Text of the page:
|"The real cycle you are working on is the cycle called yourself."|
I am re-reading Zen and the Art of Motorcycle Maintenance (ZAMM) with my friend Julie. Maybe you know the storyline: Basically, the author, Robert M. Pirsig, serves as narrator of the tale. He embarks on a 17-day motorcycle ride with his 11-year old son. They are joined for part of the journey by a husband and wife riding a second motorcycle. Traveling from Minneapolis to San Francisco, the author explains his personal philosophy in a series of talks. Educating his friends and training his son enables the narrator to delve more deeply into self-awareness and finally grapple with his personal issues to find peace.
The book was published in 1974 and has sold over 5 million copies worldwide. ZAMM is based on Pirsig's actual 8-24 July 1968 ride. An excellent summary of ZAMM is HERE. More about Pirsig's philosophy, the Metaphysics of Quality, is HERE.
My idea is this: gather a dozen adventurous, motorcycle-riding philosophy students and re-enact this ride. We would travel over the same course, stopping for food and rest in the same places Pirsig wrote about, and discuss his philosophical concepts every night around a different campfire. How awesome would that be?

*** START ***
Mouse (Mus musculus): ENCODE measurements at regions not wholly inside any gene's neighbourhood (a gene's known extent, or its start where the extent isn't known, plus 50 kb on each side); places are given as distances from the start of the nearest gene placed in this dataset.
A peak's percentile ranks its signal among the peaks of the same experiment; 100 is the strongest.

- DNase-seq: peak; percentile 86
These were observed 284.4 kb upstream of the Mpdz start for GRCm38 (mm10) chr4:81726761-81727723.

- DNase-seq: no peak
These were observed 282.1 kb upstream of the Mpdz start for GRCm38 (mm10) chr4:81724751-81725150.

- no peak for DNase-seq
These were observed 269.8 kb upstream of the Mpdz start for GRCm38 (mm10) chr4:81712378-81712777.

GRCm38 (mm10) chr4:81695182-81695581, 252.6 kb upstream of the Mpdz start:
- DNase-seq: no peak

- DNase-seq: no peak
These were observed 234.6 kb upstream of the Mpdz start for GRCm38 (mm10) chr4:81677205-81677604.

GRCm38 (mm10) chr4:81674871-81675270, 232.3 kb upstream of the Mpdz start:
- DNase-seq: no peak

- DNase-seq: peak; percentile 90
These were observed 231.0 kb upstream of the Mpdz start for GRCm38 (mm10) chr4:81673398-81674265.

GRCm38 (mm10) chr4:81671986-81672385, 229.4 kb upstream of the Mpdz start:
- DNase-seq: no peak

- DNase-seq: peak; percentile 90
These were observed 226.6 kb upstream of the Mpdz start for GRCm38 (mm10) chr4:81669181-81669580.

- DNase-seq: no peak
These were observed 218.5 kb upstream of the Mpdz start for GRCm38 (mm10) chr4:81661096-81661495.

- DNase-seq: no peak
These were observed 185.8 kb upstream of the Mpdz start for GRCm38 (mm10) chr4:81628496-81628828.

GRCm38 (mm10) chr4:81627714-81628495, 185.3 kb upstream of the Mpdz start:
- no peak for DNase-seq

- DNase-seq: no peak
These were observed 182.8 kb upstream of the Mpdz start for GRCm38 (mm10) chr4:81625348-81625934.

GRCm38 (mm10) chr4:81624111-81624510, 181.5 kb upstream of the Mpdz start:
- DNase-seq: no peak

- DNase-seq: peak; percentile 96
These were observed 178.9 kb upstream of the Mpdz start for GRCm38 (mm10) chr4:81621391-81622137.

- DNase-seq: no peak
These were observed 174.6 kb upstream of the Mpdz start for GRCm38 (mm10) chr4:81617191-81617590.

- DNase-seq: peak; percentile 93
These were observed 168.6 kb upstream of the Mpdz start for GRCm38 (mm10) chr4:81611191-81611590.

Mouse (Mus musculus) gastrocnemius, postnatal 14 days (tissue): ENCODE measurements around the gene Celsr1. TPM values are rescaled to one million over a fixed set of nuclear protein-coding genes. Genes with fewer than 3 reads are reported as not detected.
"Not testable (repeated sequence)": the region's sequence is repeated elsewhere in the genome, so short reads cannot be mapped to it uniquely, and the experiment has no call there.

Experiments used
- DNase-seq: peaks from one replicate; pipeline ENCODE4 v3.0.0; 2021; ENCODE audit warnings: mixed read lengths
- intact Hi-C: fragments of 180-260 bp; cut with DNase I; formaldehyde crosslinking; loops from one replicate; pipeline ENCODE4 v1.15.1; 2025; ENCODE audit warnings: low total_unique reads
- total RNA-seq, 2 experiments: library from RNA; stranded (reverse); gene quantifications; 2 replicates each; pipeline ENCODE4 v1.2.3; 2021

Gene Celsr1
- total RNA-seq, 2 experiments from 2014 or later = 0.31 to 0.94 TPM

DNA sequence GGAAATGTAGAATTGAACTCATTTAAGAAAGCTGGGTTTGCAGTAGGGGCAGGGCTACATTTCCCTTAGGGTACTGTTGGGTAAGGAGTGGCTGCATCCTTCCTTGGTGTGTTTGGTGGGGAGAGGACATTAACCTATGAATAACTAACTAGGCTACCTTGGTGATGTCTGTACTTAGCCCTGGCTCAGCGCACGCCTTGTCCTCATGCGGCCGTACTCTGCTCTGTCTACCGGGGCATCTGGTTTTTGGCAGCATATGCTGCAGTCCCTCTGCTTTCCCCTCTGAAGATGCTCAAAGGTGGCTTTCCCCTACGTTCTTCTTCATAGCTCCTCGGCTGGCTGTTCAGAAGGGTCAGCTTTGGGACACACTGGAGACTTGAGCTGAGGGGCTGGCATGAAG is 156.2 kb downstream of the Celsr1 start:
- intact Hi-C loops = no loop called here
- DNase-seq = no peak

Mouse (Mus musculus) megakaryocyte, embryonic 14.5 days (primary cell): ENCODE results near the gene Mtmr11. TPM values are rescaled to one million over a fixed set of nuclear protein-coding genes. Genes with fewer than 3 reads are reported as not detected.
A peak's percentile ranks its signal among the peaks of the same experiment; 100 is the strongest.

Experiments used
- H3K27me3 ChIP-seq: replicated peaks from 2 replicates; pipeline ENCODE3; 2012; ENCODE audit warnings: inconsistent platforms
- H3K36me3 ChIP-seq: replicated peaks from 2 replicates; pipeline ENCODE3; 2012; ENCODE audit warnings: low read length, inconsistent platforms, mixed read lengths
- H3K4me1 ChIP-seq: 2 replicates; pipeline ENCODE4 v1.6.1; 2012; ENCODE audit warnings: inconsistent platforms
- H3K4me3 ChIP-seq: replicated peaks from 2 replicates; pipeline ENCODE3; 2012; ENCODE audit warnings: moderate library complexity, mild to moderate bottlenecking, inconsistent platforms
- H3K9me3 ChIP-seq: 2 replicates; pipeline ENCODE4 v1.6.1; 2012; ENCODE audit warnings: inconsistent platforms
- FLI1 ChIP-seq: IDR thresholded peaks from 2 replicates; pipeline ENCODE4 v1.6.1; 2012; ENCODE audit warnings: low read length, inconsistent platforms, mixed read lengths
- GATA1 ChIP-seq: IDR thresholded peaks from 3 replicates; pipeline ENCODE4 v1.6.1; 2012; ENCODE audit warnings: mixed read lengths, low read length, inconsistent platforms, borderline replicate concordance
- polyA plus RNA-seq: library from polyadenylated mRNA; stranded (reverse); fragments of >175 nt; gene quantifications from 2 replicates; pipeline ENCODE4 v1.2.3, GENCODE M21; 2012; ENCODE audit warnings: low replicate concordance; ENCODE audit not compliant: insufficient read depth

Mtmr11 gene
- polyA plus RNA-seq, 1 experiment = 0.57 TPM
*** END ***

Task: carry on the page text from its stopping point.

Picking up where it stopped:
"The way to solve the conflict between human values and technological needs is not to run away from technology. That's impossible. The way to resolve the conflict is to break down the barrier of dualistic thought that prevent a real understanding of what technology is - not an exploitation of nature, but a fusion of nature and the human spirit into a new kind of creation that transcends both" p. 261
Here is a place where I disagree with Pirsig:
"[...] the laws of science contain no matter and have no energy either and therefore do not exist except in people's mind." p. 2.2 + 2 = 4. That is true regardless of whether people invent math.
Who's with me?